Douglas County, OR using dirty ballot tricks to finish off the slow murder of its libraries

Oddly enough, I’m both a local library board member, and a gun owner who enjoys shooting occasionally. I’d trade my guns in tomorrow if it meant more books available to the public. Southern Oregon actually needs libraries more than most places, which is ultimately the tragedy of this story.


The downside of a division of politics where one side favors reality and the other, well, not so much, is that facts have a strangely partisan way of supporting the side of reality. Information-only campaigns are the bread and butter of a lot of public library systems. This is especially important in areas where there isn’t an opportunity to mobilize a concerted “Vote Yes” campaign from the public.

I saw this and was reminded of SB 571 in Michigan almost a year ago, when the state legislature tried to put limits on libraries providing the same kind of objective information. EveryLibrary helped coordinate a social media campaign trying to deal with that nonsense as well. I had the pleasure of meeting their director when they helped with a ballot initiative in my neck of the woods. They’re good folks doing good work. If you haven’t clicked through to the site yet, I’d urge you to give it a look, and if interested, a contribution. A little bit goes a long way.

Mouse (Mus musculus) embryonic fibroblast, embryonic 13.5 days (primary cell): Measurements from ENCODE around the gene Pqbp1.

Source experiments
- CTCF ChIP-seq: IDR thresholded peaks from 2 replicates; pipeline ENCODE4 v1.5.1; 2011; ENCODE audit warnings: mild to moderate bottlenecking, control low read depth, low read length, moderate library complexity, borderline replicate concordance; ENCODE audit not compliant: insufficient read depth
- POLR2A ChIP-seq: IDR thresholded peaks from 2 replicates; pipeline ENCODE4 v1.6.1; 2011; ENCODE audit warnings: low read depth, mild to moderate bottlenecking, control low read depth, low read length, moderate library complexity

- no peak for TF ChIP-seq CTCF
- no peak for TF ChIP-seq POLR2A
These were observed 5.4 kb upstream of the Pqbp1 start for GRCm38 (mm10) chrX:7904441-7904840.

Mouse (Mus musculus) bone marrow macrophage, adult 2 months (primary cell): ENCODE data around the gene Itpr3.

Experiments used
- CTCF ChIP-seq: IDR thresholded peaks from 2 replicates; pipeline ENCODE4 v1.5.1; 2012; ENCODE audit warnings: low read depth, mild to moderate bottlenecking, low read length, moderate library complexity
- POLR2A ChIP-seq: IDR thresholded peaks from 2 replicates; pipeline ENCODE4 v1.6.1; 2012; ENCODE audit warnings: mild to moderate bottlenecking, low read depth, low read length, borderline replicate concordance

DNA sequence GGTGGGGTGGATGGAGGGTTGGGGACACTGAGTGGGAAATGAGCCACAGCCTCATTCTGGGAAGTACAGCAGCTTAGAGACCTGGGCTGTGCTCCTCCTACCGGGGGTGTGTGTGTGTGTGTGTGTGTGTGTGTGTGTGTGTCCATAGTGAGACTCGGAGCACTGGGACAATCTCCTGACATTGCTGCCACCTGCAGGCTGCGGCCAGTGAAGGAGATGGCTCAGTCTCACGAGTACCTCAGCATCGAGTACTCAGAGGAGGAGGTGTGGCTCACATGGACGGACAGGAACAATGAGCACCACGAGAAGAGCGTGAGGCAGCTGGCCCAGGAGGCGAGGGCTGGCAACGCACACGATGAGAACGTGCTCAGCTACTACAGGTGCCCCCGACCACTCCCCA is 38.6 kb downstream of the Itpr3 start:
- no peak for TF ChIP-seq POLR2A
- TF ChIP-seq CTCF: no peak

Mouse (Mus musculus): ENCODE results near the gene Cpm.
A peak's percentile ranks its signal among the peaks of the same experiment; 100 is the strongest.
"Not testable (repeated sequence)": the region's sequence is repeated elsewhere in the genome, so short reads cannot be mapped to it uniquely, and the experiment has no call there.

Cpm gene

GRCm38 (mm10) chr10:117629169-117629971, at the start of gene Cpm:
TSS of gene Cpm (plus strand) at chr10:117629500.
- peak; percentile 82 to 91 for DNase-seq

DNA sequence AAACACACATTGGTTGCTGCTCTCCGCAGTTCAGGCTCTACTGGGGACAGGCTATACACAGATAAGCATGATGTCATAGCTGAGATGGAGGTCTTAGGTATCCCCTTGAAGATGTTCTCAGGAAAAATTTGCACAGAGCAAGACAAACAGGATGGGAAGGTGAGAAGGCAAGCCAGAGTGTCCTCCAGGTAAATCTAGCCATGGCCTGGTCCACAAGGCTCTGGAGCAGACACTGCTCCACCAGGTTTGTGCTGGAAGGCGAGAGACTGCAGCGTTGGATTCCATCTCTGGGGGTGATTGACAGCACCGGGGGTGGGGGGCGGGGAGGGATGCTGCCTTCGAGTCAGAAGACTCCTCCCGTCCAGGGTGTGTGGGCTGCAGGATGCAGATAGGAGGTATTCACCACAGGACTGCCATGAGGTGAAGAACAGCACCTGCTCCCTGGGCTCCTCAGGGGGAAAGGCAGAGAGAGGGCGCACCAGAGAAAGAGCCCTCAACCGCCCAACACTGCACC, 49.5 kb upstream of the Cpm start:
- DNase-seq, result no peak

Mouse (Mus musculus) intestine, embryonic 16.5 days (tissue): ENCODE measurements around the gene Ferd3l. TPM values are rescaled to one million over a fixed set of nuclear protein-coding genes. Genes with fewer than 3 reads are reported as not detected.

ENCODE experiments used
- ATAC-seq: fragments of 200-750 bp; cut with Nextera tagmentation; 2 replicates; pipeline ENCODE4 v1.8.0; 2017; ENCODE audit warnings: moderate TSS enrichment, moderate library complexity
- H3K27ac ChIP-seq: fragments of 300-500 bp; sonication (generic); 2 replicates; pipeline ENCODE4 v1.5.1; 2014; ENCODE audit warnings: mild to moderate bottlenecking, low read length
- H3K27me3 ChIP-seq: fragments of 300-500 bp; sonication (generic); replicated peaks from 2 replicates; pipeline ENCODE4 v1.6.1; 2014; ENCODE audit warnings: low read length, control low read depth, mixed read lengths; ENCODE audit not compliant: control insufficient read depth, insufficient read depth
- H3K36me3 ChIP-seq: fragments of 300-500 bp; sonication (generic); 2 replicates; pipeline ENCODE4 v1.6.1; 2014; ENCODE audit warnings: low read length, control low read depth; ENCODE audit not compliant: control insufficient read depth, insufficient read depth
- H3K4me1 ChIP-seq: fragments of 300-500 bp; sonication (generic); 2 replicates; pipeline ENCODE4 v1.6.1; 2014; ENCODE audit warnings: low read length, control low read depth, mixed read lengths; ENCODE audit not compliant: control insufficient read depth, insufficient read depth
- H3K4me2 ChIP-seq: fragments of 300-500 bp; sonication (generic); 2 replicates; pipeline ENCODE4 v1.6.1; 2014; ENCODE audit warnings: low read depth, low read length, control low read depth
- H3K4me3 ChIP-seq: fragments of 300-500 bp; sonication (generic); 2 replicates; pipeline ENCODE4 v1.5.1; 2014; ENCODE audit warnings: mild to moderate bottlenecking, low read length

In my county we once had a commissioner who was entirely against letting the library even go on the ballot. Said commissioner actually left the room in a huff when it was explained that they weren’t allowed to block it.


Cut off your head to spite your face.

That’s cause stuff like that is Mooslim socialism that will corrupt our precious bodily fluids!!

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It’s probably not a fair way to judge a town but the quality of their public library carries a lot of weight for me. And I don’t just mean the quality of their book selection. I’m talking about the character of the space. Polished marble floors, cavernous halls, all sorts of alcoves and balconies. Yeah.

I realize budgets can be tight but surely they can find mixed uses for the buildings and still justify dedicating part of them for book lending.

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